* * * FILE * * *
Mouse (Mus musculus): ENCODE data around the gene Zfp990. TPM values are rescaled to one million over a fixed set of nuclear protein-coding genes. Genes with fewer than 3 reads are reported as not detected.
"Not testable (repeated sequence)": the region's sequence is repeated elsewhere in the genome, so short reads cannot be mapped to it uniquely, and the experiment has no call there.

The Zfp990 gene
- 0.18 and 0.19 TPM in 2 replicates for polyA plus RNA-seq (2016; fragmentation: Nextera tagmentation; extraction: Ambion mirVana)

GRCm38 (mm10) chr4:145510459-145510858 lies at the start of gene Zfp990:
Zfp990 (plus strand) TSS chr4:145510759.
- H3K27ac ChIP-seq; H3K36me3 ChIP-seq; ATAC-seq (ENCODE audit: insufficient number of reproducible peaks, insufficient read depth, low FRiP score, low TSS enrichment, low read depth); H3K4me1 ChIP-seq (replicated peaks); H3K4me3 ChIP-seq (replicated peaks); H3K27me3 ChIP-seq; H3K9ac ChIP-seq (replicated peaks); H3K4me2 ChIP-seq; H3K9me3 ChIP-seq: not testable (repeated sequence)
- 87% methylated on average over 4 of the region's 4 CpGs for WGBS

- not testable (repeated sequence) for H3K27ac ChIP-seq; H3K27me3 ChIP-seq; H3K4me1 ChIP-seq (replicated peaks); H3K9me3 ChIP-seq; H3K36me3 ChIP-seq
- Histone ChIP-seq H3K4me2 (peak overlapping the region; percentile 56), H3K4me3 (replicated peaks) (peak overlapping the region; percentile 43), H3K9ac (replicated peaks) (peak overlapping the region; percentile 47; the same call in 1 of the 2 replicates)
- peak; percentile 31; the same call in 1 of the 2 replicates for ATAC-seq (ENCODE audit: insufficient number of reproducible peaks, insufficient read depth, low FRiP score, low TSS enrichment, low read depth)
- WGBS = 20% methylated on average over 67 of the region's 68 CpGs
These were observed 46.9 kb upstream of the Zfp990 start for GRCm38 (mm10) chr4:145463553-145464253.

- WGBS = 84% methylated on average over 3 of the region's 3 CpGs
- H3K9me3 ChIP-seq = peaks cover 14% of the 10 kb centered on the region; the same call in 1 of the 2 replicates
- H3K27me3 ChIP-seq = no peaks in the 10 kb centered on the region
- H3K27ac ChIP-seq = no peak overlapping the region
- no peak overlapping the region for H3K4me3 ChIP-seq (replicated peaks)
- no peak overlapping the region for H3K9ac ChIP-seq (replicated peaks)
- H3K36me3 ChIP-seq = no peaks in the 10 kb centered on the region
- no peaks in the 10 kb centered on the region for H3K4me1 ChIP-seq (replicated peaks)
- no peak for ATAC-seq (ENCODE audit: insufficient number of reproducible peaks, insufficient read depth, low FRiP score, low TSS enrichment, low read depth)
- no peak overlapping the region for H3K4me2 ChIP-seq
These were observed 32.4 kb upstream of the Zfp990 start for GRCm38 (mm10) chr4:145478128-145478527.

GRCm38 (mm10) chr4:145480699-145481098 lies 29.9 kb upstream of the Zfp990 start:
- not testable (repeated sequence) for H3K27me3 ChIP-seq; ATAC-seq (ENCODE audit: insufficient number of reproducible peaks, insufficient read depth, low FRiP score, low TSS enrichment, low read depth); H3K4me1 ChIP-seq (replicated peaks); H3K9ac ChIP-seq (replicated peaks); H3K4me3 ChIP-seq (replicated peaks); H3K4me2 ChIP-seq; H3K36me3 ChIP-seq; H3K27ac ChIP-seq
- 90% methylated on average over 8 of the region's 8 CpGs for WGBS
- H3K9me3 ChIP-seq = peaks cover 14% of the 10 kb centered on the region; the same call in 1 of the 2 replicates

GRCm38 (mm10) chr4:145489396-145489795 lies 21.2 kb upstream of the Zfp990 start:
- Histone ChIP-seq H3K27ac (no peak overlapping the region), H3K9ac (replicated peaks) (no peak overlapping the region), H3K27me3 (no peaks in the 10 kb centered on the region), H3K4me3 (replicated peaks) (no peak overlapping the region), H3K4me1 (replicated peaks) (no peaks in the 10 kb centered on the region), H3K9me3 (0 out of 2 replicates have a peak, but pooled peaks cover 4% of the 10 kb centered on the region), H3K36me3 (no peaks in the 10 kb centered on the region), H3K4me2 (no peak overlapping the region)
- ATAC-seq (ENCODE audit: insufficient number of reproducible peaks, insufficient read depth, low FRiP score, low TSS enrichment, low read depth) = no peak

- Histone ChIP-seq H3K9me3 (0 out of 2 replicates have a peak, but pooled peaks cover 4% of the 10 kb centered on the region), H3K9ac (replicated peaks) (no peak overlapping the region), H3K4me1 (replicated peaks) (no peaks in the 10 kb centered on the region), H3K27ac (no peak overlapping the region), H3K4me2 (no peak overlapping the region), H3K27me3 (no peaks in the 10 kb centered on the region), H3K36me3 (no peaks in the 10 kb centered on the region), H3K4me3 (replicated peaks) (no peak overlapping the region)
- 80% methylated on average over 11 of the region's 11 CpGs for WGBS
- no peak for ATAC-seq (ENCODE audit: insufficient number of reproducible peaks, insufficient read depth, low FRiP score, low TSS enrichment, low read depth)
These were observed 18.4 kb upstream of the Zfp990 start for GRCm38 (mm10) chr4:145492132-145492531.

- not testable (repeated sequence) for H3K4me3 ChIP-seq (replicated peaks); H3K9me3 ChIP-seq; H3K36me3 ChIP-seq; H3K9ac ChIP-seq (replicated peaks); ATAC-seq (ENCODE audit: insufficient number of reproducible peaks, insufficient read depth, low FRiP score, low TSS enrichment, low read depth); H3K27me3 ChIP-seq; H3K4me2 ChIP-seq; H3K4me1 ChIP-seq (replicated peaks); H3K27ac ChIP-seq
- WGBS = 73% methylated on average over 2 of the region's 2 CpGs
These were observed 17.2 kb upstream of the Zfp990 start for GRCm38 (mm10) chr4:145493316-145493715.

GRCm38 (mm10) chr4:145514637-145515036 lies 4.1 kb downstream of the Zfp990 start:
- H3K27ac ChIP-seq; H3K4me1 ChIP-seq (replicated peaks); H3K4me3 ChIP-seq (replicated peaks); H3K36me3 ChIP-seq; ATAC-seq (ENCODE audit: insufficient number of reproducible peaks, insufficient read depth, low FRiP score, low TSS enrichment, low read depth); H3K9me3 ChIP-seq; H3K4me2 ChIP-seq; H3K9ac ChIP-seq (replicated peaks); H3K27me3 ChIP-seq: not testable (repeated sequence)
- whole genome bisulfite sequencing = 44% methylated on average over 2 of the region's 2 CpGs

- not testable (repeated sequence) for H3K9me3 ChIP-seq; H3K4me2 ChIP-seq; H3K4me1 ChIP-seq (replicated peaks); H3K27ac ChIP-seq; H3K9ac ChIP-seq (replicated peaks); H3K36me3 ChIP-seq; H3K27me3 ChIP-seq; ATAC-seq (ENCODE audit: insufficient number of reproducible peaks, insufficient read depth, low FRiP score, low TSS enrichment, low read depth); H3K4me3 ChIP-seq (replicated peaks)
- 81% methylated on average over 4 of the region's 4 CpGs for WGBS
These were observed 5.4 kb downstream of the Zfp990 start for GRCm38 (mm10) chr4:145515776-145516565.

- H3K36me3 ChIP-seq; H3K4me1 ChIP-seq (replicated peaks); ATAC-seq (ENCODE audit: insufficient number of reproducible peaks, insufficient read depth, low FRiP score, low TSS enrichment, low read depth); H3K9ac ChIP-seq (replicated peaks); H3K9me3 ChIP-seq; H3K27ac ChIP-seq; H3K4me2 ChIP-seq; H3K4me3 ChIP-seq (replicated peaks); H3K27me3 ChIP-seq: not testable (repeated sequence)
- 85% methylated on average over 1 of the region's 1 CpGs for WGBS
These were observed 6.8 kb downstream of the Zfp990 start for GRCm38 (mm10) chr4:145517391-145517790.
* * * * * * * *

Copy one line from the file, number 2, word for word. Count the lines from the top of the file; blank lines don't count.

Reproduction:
"Not testable (repeated sequence)": the region's sequence is repeated elsewhere in the genome, so short reads cannot be mapped to it uniquely, and the experiment has no call there.